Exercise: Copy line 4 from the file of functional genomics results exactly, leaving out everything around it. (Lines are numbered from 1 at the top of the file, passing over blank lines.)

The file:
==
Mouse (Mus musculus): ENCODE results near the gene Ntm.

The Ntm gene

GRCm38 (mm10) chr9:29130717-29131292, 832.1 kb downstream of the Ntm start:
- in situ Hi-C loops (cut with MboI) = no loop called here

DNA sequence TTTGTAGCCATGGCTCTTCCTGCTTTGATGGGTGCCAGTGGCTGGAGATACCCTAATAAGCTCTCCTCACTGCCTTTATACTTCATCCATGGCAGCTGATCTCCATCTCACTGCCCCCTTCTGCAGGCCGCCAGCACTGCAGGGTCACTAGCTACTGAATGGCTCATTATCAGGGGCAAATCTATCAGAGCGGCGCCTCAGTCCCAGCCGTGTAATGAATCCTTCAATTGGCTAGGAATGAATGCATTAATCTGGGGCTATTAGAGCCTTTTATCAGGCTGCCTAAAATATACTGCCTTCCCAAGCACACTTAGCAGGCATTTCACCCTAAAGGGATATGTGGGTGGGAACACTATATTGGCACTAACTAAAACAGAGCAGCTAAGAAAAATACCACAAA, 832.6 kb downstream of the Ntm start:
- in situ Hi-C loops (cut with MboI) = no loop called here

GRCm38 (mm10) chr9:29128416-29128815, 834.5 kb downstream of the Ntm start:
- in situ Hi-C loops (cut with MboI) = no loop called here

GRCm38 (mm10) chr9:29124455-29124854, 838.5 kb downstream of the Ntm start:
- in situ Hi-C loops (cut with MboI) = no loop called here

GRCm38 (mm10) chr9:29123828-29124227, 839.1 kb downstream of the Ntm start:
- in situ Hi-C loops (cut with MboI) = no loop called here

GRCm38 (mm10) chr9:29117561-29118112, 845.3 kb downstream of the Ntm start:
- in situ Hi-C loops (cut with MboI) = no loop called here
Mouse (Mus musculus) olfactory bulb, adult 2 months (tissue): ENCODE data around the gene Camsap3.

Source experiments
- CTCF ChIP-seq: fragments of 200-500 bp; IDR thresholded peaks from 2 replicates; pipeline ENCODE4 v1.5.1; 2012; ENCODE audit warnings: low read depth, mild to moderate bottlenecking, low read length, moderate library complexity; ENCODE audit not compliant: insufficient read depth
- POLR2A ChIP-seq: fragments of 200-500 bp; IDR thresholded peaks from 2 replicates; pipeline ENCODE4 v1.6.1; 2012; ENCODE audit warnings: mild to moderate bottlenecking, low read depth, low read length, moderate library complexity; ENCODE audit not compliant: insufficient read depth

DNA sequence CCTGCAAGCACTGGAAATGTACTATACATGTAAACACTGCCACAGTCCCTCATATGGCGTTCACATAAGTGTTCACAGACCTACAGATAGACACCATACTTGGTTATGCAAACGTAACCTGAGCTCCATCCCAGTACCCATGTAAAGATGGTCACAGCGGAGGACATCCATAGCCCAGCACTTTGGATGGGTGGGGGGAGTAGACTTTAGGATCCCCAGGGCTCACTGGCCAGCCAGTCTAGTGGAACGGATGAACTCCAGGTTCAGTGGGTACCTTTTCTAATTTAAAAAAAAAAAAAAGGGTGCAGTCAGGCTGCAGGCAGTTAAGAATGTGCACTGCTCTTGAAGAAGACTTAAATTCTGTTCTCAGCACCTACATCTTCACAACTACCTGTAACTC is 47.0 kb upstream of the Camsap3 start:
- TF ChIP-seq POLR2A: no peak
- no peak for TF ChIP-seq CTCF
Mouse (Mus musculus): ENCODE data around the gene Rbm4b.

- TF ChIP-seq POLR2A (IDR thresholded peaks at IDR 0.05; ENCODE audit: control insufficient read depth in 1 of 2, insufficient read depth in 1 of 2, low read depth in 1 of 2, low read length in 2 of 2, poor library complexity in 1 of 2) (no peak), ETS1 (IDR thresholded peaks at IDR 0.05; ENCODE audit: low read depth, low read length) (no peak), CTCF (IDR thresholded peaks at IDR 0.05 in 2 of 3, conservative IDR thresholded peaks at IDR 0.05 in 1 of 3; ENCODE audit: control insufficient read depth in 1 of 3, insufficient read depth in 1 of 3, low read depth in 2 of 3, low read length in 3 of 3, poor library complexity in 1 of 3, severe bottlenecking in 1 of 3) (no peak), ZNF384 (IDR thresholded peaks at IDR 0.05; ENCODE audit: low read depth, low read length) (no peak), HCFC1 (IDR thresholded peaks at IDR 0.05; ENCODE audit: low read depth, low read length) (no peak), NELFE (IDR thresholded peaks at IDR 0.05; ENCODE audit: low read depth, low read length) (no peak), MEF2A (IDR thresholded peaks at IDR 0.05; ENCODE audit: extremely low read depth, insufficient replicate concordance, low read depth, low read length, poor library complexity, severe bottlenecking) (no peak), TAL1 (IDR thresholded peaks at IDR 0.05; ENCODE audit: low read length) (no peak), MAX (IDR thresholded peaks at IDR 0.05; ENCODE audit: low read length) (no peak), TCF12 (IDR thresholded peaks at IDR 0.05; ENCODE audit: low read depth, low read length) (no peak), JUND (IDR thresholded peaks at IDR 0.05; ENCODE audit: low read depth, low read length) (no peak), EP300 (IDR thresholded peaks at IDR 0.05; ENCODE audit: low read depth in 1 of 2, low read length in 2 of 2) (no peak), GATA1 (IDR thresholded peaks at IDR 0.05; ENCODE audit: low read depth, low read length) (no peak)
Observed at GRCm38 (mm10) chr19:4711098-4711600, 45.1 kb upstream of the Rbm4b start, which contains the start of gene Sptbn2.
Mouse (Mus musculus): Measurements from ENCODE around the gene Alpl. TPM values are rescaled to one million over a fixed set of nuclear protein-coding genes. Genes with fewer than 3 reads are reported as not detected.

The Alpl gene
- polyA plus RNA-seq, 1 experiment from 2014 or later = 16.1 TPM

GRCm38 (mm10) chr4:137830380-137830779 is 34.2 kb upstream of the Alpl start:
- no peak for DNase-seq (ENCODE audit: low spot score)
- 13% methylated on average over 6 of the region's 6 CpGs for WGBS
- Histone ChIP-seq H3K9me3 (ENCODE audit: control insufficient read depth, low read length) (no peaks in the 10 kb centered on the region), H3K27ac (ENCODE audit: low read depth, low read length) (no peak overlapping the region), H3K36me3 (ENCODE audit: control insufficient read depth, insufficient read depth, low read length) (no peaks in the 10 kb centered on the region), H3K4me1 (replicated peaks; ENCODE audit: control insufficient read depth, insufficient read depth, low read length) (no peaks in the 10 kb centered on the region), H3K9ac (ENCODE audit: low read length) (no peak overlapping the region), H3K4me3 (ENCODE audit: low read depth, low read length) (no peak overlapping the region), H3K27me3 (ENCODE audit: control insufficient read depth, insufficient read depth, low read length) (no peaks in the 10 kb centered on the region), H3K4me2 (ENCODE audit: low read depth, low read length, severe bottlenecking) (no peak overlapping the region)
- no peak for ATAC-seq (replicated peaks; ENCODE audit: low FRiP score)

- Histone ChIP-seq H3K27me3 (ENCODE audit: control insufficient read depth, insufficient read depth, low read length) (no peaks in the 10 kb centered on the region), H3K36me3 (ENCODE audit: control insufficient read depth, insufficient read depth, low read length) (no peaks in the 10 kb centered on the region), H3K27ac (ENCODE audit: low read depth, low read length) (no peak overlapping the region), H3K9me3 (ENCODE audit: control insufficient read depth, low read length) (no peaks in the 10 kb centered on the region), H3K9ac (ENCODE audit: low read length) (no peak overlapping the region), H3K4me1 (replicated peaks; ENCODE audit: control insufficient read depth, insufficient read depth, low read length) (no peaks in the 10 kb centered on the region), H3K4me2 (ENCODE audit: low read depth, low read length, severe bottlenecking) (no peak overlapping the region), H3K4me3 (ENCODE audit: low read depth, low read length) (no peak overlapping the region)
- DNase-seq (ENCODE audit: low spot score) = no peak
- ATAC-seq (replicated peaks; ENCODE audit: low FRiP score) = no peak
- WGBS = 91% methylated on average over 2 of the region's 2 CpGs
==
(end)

- in situ Hi-C loops (cut with MboI) = no loop called here